"PM to build city for Gaza evacuees"
January 24, 2007 3:13
By Tovah Lazaroff
Prime Minister Ehud Olmert pledged on Tuesday to start building new homes for 400 Gaza evacuee families in the Lachish region, between Jerusalem and Beersheva within six months.
"There is no limit to the area's potential," said Olmert as he visited the empty construction site in the South.
"I would like, not in one year, but already within six months to come here again to see the tractors working and to breathe in the dust, to see the foundations being poured and the buildings rising," he said. "There is no reason that this will not happen."
Government plans call for creating seven new communities in Lachish with approximately 4,600 housing units.
About 400 of the units have been earmarked for Gaza evacuees still living in temporary homes.
During Tuesday's visit, evacuees criticized the government's "foot-dragging" in building the permanent housing, 18 months after the Gaza withdrawal.
Housing and Construction Minister Meir Sheetrit was also critical of the process and urged Olmert to speed up the efforts. "There is absolutely no justification for this. With all due respect, this is not the way to run things. This could have all been approved in a day," he said.
The initial resettlement timetable called for all Gaza evacuees to have permanent homes within two years of the August 2005 disengagement.
According to the Disengagement Authority, only about 200 of the 1,350 Gaza families who plan to build new homes have received building lots from the state. The lots in Lachish have yet to be formally assigned.
Olmert promised to push the work forward as quickly as possible.
"From now on the Lachish vision is the government of Israel's vision. This is one of the most beautiful and inspiring parts of the country, and perhaps it has waited for the right people," he said.
He said he hoped that within 25 years, tens of thousands of people would live in the now sparsely populated Lachish area.
"There are no limits on what can be done and developed here," said Olmert. He said his vision included cultural institutions, agriculture and tourism.
"These [new] communities are an opportunity for us to turn the Lachish region into a national center for building up the country in the coming years," Olmert said.
In this report, doesn't the header make it sound as if only 100 settlers are unable to find work and the rest are ok?
"100 Gush Katif Evacuees Not Finding Work"
January 8, 2007
Despite Olmert's instruction to prioritize them among job seekers, 100 former Gush Katif residents unable to find work
Pursuant to losing their livelihood in Gush Katif, some one hundred of the evictees appealed to government and public offices searching for work. Despite Prime Minister Ehud Olmert's instruction that they be prioritized among job seekers, not one of them was able to find employment.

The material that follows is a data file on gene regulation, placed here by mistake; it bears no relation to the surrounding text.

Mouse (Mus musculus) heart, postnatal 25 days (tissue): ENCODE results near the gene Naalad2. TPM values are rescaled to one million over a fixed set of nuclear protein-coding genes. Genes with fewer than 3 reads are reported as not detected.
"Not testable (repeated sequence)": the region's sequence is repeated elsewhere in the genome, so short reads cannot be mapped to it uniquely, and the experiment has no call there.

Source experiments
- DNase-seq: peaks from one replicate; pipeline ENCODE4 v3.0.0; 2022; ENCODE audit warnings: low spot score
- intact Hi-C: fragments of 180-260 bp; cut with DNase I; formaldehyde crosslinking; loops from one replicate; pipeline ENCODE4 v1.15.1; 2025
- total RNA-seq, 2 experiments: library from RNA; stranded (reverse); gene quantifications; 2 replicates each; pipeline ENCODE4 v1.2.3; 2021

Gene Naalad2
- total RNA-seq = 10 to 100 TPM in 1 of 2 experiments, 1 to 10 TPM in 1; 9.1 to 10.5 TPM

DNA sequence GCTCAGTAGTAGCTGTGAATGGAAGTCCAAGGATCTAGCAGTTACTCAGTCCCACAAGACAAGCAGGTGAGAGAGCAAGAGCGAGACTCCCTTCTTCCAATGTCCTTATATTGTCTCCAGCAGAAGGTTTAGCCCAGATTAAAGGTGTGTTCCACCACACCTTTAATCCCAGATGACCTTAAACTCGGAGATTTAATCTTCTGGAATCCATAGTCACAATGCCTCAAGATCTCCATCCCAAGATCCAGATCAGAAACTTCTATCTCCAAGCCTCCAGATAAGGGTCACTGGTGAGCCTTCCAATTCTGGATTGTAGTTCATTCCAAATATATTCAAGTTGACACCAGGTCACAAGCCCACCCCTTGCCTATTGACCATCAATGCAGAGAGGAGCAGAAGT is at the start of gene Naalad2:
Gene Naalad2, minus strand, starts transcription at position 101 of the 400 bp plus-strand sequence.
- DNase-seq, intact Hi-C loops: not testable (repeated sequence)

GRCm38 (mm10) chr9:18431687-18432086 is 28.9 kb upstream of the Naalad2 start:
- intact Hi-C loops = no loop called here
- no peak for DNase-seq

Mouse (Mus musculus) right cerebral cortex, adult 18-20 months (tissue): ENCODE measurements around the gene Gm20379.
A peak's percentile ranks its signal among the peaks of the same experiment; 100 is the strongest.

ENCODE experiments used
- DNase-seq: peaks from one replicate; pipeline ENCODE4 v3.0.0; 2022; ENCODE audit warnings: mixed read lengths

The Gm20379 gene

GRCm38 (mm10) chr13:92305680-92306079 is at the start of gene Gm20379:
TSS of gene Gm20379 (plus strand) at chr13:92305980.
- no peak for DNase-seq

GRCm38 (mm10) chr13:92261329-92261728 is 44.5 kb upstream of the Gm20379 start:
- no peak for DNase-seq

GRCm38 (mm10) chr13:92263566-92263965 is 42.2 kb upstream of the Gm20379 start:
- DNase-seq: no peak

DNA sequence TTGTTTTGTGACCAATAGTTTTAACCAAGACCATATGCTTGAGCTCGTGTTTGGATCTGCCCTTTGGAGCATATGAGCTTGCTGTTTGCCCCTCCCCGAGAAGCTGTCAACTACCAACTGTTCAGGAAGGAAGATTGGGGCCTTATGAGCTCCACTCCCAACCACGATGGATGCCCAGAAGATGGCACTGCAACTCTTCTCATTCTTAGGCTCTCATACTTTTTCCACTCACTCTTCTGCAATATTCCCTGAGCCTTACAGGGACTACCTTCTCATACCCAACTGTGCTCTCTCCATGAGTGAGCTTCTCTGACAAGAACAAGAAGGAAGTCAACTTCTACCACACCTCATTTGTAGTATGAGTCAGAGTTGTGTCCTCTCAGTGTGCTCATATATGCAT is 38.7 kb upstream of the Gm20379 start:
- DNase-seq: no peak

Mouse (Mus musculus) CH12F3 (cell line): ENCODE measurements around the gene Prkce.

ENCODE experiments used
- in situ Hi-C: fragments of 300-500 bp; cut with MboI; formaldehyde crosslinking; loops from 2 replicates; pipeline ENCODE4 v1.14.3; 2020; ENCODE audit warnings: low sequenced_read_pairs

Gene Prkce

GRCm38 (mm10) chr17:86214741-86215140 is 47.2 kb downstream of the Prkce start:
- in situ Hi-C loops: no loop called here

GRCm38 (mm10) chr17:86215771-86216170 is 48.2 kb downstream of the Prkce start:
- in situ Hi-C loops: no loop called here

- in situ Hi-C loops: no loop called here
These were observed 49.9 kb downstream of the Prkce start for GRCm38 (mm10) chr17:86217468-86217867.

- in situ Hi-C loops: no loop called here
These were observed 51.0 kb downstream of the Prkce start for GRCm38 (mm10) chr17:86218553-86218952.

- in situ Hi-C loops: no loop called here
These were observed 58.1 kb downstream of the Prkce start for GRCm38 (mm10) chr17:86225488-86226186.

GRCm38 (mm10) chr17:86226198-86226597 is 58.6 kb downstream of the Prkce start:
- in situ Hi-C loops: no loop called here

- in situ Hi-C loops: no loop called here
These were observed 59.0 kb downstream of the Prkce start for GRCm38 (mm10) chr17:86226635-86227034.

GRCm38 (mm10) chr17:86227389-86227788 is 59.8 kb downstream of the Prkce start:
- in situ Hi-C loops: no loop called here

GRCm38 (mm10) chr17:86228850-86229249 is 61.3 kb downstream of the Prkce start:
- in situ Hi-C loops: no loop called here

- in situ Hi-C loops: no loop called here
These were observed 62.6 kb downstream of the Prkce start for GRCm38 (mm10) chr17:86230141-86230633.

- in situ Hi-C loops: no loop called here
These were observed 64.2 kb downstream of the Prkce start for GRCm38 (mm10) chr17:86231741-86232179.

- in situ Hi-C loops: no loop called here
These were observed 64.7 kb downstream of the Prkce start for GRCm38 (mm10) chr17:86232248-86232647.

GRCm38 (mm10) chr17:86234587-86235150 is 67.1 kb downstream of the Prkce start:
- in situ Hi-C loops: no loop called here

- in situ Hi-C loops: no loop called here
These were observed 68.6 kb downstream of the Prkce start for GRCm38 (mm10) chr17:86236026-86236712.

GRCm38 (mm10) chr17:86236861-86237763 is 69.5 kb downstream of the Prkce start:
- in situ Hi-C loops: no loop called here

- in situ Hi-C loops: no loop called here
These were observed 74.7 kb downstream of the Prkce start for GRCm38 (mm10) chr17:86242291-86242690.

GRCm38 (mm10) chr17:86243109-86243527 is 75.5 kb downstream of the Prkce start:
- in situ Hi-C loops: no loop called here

In recent months, various sources, among them the Disengagement Authority and the National Employment Service (NES), have attempted to bring the Gush Katif evacuees - most of whom lost their livelihood upon leaving Gaza - back into the job market.
As such, the NES, at the request of Minister for Industry, Trade and Labor Eli Yishai, consolidated a package comprised of unemployment benefits, vocational training courses, and other relief options for the former residents of Gush Katif.
Concurrently, Olmert instructed government and public offices to give hiring preference to evictees. The offices issued some 100 job offers and asked the NES to find them workers from amongst the evacuees.
However, an NES report -- which will be presented to ministers on the committee dealing with the Gush Katif evictees- revealed that, despite the existence of some 100 job offers, not one of the evictees was hired.
Why did this occur? The NES doesn't have a clear answer. Sources in the job market declared that "it is unreasonable to believe that all one hundred Gush Katif jobseekers were unsuited for the jobs provided and it is unreasonable that at least a portion of them weren't hired."
"Isn't it enough that they suffered upon being evicted? Now they're not being helped, even in the public sector?" the sources raged.
Minister Yishai wrote a letter to the government secretary asking that representatives of the Gush Katif evacuees be allowed to present their plight to ministers on the committee, but his request was denied.
This was one reader's comment to this article: